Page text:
Warsaw (AFP) - Germany and NATO on Tuesday underlined the importance of US troops in Germany for security on both sides of the Atlantic, a day after President Donald Trump announced he would slash the number stationed there.
"We think that the US presence in Germany is important for the security not just of Germany but also for the security of the United States and especially for the security of Europe," German Foreign Minister Heiko Maas said during a visit to Poland.
Trump said he was reducing the numbers because Germany was "delinquent" in contributions to NATO and had treated the United States "badly" on trade.
Trump said there are 52,000 US soldiers stationed in Germany and he will bring this number down to 25,000.
But according to the Pentagon, there are only between 34,000 and 35,000 US soldiers permanently stationed in Germany. Rotation of units means the overall number can only temporarily top 50,000.
Maas said Germany had not been given any details on when and how the redeployment might take place.
"Neither the State Department nor the Pentagon has been able to provide any information about this," he said, adding that any changes to Europe's security architecture "definitely need to be talked about".
NATO chief Jens Stoltenberg also said that US troops in Europe made both sides of the Atlantic safer.
Defence ministers from the alliance will discuss Trump's plans during video talks on Wednesday and Thursday.
Russian foreign minister Sergei Lavrov declined on Tuesday to comment on Trump's move, calling instead for the "resumption of a normal dialogue" with NATO members amid tensions over Moscow's actions in Ukraine and the Middle East.
France called for Europe's greater "strategic autonomy" within NATO in the wake of the US withdrawal, according to comments by French foreign minister Jean-Yves Le Drian due to be published on Wednesday.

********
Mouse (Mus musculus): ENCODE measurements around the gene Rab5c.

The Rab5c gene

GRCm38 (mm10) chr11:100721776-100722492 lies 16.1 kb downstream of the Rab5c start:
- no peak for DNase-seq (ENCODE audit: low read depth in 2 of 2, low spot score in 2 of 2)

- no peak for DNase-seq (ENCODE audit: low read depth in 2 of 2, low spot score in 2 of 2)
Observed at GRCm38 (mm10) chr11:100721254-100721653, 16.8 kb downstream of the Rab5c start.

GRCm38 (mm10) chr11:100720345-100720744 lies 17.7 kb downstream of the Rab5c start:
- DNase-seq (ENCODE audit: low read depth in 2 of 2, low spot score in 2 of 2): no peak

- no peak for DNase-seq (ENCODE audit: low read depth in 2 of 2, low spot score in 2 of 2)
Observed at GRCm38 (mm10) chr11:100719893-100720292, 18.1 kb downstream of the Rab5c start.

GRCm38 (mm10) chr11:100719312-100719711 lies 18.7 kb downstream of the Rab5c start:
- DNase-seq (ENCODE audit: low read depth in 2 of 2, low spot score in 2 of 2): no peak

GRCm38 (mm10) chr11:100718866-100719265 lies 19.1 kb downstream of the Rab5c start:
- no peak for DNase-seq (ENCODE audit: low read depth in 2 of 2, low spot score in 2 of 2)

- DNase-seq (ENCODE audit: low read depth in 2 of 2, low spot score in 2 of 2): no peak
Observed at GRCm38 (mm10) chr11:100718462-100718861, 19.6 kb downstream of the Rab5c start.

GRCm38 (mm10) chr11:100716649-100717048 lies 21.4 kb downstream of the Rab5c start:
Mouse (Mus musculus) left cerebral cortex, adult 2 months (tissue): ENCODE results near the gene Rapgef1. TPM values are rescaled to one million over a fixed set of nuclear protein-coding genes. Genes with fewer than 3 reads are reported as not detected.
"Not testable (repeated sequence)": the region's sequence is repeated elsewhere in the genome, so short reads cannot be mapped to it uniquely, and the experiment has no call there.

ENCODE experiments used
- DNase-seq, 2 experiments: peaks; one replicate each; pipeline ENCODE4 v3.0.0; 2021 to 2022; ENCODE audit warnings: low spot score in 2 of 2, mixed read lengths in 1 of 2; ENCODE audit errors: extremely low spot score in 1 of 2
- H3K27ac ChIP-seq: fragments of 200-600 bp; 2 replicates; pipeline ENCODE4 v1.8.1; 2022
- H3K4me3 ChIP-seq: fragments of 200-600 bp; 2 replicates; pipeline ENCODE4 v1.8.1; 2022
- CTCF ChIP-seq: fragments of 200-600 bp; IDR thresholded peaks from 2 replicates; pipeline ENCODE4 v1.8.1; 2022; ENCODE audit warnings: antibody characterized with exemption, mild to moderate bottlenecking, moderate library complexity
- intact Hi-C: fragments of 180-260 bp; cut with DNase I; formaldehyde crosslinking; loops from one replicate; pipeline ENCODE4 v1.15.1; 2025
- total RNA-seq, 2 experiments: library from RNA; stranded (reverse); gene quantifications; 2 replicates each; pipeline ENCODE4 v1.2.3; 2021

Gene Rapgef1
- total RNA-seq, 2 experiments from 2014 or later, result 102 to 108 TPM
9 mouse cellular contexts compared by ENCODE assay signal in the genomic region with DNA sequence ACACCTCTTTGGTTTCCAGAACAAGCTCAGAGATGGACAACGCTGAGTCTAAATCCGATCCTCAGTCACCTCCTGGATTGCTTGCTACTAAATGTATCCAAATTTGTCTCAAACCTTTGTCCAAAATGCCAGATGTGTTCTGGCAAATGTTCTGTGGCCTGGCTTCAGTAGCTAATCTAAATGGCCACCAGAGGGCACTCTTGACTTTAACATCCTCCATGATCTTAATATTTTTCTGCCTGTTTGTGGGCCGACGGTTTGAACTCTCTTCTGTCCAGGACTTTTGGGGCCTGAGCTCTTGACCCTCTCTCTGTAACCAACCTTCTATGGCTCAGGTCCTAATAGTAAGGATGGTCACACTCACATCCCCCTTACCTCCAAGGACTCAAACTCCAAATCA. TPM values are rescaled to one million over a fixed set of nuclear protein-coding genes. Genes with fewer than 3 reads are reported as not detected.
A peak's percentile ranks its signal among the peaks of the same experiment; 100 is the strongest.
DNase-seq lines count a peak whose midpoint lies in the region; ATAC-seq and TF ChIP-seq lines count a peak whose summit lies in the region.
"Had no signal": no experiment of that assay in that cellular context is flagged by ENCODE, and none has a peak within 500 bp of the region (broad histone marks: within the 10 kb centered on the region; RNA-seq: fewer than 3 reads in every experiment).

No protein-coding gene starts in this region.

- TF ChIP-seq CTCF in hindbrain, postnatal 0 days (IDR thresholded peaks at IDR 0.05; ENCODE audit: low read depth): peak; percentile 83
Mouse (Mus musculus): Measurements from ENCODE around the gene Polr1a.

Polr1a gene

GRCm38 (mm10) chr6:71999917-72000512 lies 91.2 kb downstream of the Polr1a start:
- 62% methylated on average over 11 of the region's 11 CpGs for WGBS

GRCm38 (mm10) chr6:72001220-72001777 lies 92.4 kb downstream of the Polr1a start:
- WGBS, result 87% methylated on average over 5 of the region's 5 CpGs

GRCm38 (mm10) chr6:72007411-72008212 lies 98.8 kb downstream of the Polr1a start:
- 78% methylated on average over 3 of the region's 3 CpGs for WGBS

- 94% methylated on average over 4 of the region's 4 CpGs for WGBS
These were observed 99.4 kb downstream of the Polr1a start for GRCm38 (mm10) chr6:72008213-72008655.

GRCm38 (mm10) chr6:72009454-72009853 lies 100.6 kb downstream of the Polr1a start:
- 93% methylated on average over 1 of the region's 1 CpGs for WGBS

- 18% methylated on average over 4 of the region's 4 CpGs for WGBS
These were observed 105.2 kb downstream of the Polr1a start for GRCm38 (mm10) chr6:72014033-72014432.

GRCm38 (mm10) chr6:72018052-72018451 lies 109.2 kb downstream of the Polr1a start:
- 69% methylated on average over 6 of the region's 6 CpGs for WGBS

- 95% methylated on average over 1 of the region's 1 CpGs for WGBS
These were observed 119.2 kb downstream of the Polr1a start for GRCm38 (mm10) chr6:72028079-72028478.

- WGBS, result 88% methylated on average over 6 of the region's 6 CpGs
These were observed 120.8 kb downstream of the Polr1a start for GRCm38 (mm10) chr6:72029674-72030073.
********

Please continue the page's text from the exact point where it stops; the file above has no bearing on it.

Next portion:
Lithuanian President Gitanas Nauseda for his part said in a statement to AFP that the US presence in Europe was "the foundation of NATO deterrence".
"We expect that some of the troops that the United States plans to relocate from Germany will stay in Europe," he said, adding that Lithuania "would be glad to host US troops on a regular basis".
- Permanent US presence in Poland? -
The move has been criticised as weakening America's commitment to European defence as well as its ability to wield influence in the Middle East and Africa.
US troops have been stationed in the geopolitically vital country since the end of World War II, forming the bulk of NATO's conventional defence against the Soviet Union during the Cold War.
The resurgence of Russia's military ambitions under President Vladimir Putin has given the US presence new importance in the last two decades, with central and eastern European states leading the way in pressuring for stronger US defences.
Speaking at a joint press conference with Maas, Polish Foreign Minister Jacek Czaputowicz said his government had been in discussions about boosting the number of US troops in Poland, but the two issues were separate.
"I want to underline that these talks (with the US) have no connection with the recent US declarations and US-German relations concerning the presence of, or reduction of, US forces in Germany," he said.
"From our standpoint, US forces in Germany also serve our security. We would want that presence in Germany to be continued."
A country of 38 million people on NATO's eastern flank, Poland has long campaigned for a permanent US troop presence on its soil to ward off Russian adventurism.
Trump has already upped his country's troop rotations in Poland to 5,500 personnel as part of a wider NATO response to concerns in the region triggered by Russia's 2014 annexation of territory from neighbouring Ukraine.
Having spent decades under Soviet rule before 1991, Baltic NATO ally Latvia also hailed the possibility of fresh US deployments to the sensitive region bordering Russia.
"We would welcome more American involvement in the safety of Baltics, including permanently stationed US troops here," Latvia's defence minister Artis Pabriks told AFP in Riga.